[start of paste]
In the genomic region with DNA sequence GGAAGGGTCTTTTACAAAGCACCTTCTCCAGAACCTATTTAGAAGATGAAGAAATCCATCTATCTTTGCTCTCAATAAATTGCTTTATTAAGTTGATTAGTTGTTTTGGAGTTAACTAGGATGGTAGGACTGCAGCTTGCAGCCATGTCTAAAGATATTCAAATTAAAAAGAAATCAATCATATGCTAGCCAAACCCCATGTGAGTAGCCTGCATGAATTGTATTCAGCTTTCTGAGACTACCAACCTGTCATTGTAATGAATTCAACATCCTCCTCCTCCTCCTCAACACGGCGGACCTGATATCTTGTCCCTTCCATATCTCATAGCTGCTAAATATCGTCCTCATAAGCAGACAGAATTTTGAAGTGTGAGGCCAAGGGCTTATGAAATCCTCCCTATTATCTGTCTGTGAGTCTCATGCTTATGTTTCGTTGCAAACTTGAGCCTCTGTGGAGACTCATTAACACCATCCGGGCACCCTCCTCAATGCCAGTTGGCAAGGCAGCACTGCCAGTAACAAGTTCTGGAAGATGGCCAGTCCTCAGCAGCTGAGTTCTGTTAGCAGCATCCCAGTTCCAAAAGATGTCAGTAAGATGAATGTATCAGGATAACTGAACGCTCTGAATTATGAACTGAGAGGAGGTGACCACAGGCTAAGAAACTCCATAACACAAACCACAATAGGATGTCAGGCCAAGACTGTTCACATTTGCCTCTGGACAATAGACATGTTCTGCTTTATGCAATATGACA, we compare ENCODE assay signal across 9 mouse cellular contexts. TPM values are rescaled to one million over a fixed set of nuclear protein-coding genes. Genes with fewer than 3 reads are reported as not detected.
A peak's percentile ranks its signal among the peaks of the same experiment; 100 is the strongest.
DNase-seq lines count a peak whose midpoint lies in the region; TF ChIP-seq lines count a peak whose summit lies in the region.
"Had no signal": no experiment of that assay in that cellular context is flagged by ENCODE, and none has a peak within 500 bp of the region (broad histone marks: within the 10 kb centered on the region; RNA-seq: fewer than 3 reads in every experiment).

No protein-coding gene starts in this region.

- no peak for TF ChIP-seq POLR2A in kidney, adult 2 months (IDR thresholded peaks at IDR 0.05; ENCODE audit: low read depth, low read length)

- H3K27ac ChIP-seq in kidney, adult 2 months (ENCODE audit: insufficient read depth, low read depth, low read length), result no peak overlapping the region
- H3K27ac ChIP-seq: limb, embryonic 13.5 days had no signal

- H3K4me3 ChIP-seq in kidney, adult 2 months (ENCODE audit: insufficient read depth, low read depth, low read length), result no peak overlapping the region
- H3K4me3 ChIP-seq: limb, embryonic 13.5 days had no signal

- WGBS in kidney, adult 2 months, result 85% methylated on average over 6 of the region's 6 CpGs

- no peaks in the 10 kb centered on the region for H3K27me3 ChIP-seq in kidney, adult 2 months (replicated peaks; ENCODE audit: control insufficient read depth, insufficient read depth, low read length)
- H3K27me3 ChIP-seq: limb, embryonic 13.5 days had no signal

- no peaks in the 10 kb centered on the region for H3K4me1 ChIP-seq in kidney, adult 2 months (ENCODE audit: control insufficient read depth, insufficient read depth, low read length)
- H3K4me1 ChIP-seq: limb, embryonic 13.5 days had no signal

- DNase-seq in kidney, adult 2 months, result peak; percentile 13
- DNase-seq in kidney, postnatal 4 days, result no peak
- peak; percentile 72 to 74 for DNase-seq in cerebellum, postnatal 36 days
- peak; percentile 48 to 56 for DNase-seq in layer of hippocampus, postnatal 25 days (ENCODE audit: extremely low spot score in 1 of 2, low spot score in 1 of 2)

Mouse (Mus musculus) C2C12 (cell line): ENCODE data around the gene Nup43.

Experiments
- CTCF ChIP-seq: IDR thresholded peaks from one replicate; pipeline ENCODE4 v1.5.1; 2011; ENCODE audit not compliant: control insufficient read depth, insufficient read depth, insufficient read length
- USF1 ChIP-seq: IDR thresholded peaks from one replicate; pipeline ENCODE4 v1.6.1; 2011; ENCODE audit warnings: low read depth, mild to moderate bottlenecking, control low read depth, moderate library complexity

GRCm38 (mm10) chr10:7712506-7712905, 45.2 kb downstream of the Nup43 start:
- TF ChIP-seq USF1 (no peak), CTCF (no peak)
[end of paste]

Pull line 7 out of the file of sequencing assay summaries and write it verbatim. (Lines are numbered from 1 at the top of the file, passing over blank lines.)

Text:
- H3K27ac ChIP-seq in kidney, adult 2 months (ENCODE audit: insufficient read depth, low read depth, low read length), result no peak overlapping the region